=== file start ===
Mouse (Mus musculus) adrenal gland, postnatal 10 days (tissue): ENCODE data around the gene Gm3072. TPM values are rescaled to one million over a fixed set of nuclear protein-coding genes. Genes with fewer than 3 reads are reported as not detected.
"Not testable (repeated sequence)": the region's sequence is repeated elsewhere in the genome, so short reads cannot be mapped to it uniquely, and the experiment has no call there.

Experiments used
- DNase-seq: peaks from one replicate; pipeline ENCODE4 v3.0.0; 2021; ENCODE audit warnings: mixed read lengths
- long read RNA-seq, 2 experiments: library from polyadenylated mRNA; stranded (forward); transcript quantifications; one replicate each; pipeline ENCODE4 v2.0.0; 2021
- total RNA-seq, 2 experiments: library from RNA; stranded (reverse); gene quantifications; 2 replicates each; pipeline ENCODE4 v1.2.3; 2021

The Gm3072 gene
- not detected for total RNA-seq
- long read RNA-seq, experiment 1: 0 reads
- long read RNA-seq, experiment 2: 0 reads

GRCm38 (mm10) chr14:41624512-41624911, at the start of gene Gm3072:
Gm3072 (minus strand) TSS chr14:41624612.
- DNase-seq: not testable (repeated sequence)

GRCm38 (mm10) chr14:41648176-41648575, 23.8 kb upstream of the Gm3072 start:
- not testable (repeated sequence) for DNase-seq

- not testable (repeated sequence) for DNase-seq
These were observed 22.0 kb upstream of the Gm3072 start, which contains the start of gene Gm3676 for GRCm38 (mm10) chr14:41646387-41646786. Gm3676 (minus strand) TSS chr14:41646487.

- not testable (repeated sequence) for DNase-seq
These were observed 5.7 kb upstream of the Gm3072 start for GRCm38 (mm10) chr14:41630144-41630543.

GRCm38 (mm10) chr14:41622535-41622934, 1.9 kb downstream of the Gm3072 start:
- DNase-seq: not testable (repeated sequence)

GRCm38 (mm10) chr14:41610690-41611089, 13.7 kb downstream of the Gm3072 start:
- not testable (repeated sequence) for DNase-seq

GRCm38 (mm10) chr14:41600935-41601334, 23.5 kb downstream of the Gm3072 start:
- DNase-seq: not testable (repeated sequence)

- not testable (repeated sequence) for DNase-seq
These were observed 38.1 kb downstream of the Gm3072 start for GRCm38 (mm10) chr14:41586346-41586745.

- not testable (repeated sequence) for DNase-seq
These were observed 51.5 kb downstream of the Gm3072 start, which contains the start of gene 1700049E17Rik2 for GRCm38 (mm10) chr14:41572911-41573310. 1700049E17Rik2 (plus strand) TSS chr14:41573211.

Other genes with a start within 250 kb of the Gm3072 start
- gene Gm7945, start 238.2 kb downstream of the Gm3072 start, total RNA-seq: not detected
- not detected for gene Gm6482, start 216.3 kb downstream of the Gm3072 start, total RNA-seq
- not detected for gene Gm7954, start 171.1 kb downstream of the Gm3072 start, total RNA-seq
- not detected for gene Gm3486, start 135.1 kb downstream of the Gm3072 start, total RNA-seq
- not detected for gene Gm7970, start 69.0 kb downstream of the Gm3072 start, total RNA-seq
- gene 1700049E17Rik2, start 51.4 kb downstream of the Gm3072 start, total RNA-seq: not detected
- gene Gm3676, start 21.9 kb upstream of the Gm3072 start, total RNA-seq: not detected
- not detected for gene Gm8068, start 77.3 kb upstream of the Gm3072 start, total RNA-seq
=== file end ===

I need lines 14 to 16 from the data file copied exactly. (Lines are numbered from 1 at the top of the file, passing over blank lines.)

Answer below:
GRCm38 (mm10) chr14:41648176-41648575, 23.8 kb upstream of the Gm3072 start:
- not testable (repeated sequence) for DNase-seq

- not testable (repeated sequence) for DNase-seq